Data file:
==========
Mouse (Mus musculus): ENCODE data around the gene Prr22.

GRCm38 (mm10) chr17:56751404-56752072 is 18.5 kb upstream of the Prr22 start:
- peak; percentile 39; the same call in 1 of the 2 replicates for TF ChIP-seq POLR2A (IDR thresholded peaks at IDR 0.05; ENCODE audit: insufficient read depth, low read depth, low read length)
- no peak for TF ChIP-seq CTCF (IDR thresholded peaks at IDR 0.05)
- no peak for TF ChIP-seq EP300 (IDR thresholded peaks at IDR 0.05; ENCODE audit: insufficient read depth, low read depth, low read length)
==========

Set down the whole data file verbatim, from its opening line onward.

Mouse (Mus musculus): ENCODE data around the gene Prr22.

GRCm38 (mm10) chr17:56751404-56752072 is 18.5 kb upstream of the Prr22 start:
- peak; percentile 39; the same call in 1 of the 2 replicates for TF ChIP-seq POLR2A (IDR thresholded peaks at IDR 0.05; ENCODE audit: insufficient read depth, low read depth, low read length)
- no peak for TF ChIP-seq CTCF (IDR thresholded peaks at IDR 0.05)
- no peak for TF ChIP-seq EP300 (IDR thresholded peaks at IDR 0.05; ENCODE audit: insufficient read depth, low read depth, low read length)